Click mouse on the small yellow icon at lower right of the slide show window below to display full screen.
Purple lockers and colorful banners brighten the SHS first floor Hall of Fame wall as we finish our tour near the school's front office. Scroll down to camera icons for more photos from all of our reunion activities.
Most celebrants in town for our Saturday night reunion headed out to the
spacious home of Richard and Marcella Brooks for laughs, hugs, reminiscing and
food, food, food provided by the Louisville classmates. Scroll down to camera icon to see 100 more shots!
SHS Class of 1961 60th Reunion (totally speculative).
2021 - 6:00 pm
Locale yet to be determined
While Walter Longacre peruses the 200-page photo directory of the SHS Class of 1961, Keata (Hogan) Longacre (center) and Barbara Ann (Denzik) Martin, both styling in holiday attire, chat at our class holiday party.
Click here for our photo essay from the SHS 1961 Christmas party at the Brooks residence.
Gal pals embracing again after a half century. Hugs and smiles, laughter and tears of joy were the order of the day in the Southern High cafeteria, right where much of our high school social lives first took root. That's where our SHS Class of 1961 reunion activities began -- with a school tour.
Click here to see photos from our reunion tour of Southern!
In the Auditorium on Our Friday Tour of Southern High! Thanks to Marcella for the identifications! Click photo to enlarge and see the names.
While some gathered in the big tent in the yard at the Brooks party Friday night, others sat on the second floor deck, and still more listened to a guitar player at poolside, a big hit back in the kitchen was a bucket of school photos brought by Linda (Basham) Morton, left. Next to Linda is Jeanie (Ott) Buehner. Seated is Ann (Esarey) Smith and hostess Marcella (Riggs) Brooks is at right. To see lots more photos," click here.
Click here to see photos from Richard and Marcella's Friday, Aug. 19, 2011, party at their home.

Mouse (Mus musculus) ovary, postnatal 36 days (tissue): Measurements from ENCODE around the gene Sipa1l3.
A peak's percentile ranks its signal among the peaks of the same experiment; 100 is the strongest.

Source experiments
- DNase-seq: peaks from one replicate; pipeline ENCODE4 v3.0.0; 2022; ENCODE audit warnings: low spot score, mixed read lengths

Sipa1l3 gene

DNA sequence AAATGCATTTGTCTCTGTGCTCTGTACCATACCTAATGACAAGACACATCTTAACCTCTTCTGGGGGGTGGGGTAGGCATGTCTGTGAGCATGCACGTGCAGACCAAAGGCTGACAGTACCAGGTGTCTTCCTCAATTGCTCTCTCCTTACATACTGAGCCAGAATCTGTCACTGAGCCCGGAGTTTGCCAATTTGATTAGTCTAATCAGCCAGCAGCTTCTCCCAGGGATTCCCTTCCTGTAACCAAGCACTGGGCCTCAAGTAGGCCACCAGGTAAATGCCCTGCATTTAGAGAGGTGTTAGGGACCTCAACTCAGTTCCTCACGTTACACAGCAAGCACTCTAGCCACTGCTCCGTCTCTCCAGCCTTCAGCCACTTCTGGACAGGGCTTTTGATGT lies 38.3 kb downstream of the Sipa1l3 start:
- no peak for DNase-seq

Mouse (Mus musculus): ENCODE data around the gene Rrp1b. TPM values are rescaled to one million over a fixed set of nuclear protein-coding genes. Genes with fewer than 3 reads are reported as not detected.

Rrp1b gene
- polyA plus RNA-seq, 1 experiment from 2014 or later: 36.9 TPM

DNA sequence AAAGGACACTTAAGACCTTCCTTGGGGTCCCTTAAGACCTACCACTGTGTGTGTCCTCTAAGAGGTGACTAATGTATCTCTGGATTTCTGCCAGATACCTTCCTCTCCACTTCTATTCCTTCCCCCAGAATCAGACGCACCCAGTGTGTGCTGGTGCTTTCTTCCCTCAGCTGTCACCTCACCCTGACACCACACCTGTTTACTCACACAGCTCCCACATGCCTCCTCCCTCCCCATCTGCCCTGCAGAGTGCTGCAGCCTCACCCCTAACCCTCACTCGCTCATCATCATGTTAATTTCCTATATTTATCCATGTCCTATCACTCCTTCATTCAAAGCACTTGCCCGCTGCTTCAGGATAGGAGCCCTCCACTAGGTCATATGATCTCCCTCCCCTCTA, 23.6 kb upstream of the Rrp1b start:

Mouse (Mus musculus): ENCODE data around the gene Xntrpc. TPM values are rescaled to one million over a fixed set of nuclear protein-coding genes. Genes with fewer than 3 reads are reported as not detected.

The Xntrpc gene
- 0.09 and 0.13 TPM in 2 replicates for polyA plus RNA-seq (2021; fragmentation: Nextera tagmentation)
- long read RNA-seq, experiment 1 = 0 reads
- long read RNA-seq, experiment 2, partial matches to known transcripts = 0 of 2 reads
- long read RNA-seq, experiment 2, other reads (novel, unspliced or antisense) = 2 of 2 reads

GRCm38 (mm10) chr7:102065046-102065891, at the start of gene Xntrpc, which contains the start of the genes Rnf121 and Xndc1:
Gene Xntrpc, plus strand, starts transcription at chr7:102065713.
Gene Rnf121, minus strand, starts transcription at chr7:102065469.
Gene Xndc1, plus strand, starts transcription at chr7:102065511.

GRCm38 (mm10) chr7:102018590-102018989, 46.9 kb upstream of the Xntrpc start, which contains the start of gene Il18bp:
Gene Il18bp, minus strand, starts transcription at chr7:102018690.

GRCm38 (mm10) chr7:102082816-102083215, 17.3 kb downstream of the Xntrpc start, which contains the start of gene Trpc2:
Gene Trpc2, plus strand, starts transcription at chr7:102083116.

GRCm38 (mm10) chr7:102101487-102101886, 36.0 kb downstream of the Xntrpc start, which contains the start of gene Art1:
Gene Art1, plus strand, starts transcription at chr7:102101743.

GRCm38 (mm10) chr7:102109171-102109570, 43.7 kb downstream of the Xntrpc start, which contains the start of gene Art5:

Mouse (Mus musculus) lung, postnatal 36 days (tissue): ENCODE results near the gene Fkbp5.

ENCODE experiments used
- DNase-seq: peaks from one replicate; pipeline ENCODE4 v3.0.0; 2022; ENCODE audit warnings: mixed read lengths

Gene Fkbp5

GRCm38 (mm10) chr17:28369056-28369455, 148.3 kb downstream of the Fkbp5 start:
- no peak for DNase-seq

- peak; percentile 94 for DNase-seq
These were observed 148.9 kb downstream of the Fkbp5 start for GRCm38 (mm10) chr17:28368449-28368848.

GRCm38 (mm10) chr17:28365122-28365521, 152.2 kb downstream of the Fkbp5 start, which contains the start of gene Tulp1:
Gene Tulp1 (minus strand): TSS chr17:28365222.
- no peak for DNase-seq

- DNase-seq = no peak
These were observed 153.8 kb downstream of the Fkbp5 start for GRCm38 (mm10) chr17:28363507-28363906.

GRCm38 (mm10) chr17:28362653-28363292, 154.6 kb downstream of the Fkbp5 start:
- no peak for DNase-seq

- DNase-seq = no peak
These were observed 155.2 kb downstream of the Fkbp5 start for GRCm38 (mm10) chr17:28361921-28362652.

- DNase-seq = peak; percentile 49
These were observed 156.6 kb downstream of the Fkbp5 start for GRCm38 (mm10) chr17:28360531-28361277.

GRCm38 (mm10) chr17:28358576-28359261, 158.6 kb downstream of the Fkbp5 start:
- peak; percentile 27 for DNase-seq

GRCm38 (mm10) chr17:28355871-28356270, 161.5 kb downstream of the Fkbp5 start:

Click here to see our Saturday evening at Wildwood Country Club.
What a production! After our big reunion, between dance floor lighting and camera flashes, we'll all be seeing spots for a while. Spying folks we had not laid eyes on in a half century, we grinned and hugged, laughed and renewed friendships.
A time to see and to be seen. Saturday evening at Wildwood Country Club was quite a production. Yes, we have hundreds of photos, crowd shots and close-ups, mood shots and details, all punctuated with smiles amid the good times.
These classmates celebrated with us.
Here's what Southern High School (8620 Preston Highway, 40219) looks like lately:
Hints: Hover your mouse over the movable photo below, then try moving around by clicking the arrows on the pale yellow directional line on street. To see full screen, click on the icon in extreme upper right. Try the gizmo in the upper left of screen, too. And if you get lost wandering too far down the street, hit the F5 key on your keyboard to refresh your screen.
5/2/2016 JoAnn (Cummings) Sinclair has passed away
JoAnn (Cummings) Sinclair
On May 1, I received a very short email from George Sinclair (Southern High Class of 1960) with the sad news that his wife, JoAnn (Cummings) Sinclair (SHS 1961)
. . .
6/9/2015 Peggy Shepard Haise
Peggy is now in Glen Ridge Nursing Home on Calm River Way off Billtown Road doing therapy after her surgery. She is looking great, and just wants to be well enough to go home. She would love
. . .
9/14/2014 Patricia A. (Riggs) Strohmeier passed away
Patricia A. (Riggs) Strohmeier 73 passed away Monday, September 1, 2014. She was preceded in death by her husband Sherman Lee (Augie) Shrohmeier. She is survived by her three daughters, Dina
. . .
Wondering what Southern High is like today?
Check out this "Southern Rocks" video from YouTube.
Not on our monthly birthday list? Email us
with your birthday info -- and please send us a recent photo, too. We'll put you on our Birthday Watch in right column of this page.
It's not like your age is a secret from your Southern High classmates!
The Southern High Fight Song boasted “those Southern boys are hard to beat,” but the coed athletes, above and below, were quite a treat! The nimble-fingered, leggy majorettes marched with the band, the slim, trim drill team performed at halftime, and the bouncy, bubbly cheerleaders coaxed “Fight, team, fight” throughout the ball games. Since these gals were always “out front,” as teens we knew them by all by name. But if the past 50 years has dimmed your memory, we have a crib sheet: The enlargements are complete with maiden names. Left click your mouse on photos to see enlargements.
Southern Drill Team
(Hover your mouse over bottom right corner of slide show and click on small block to display show full screen.)
Our Wildwood Saturday Night
Our 50th reunion was at Wildwood Country Club and class vice president Gary Steedly was our master of ceremonies.
Anne Esarey Smith accompanied on the piano as we all joined in to sing the alma mater and the Southern fight song.